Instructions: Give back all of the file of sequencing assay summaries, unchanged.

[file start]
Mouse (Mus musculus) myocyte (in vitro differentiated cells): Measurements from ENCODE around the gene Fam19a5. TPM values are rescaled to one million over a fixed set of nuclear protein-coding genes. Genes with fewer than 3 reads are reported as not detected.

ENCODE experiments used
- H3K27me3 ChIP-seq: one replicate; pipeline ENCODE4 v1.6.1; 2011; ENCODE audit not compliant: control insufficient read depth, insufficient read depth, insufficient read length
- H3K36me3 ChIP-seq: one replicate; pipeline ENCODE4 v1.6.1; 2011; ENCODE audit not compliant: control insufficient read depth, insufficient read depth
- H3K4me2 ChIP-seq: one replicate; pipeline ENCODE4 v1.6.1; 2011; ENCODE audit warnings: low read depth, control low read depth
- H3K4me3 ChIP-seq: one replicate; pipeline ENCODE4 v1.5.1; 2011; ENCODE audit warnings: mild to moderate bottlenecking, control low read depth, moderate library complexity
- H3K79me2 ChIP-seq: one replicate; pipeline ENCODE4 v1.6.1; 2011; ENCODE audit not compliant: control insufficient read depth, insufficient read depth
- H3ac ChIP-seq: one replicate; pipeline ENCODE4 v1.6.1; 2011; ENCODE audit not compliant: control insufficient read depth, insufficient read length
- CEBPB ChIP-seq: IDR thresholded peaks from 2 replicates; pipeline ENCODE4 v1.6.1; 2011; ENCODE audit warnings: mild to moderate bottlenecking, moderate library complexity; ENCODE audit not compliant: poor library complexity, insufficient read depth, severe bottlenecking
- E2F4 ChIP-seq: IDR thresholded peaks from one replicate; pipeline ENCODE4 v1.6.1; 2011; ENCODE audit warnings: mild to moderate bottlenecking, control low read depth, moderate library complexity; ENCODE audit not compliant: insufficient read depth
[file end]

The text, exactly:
Mouse (Mus musculus) myocyte (in vitro differentiated cells): Measurements from ENCODE around the gene Fam19a5. TPM values are rescaled to one million over a fixed set of nuclear protein-coding genes. Genes with fewer than 3 reads are reported as not detected.

ENCODE experiments used
- H3K27me3 ChIP-seq: one replicate; pipeline ENCODE4 v1.6.1; 2011; ENCODE audit not compliant: control insufficient read depth, insufficient read depth, insufficient read length
- H3K36me3 ChIP-seq: one replicate; pipeline ENCODE4 v1.6.1; 2011; ENCODE audit not compliant: control insufficient read depth, insufficient read depth
- H3K4me2 ChIP-seq: one replicate; pipeline ENCODE4 v1.6.1; 2011; ENCODE audit warnings: low read depth, control low read depth
- H3K4me3 ChIP-seq: one replicate; pipeline ENCODE4 v1.5.1; 2011; ENCODE audit warnings: mild to moderate bottlenecking, control low read depth, moderate library complexity
- H3K79me2 ChIP-seq: one replicate; pipeline ENCODE4 v1.6.1; 2011; ENCODE audit not compliant: control insufficient read depth, insufficient read depth
- H3ac ChIP-seq: one replicate; pipeline ENCODE4 v1.6.1; 2011; ENCODE audit not compliant: control insufficient read depth, insufficient read length
- CEBPB ChIP-seq: IDR thresholded peaks from 2 replicates; pipeline ENCODE4 v1.6.1; 2011; ENCODE audit warnings: mild to moderate bottlenecking, moderate library complexity; ENCODE audit not compliant: poor library complexity, insufficient read depth, severe bottlenecking
- E2F4 ChIP-seq: IDR thresholded peaks from one replicate; pipeline ENCODE4 v1.6.1; 2011; ENCODE audit warnings: mild to moderate bottlenecking, control low read depth, moderate library complexity; ENCODE audit not compliant: insufficient read depth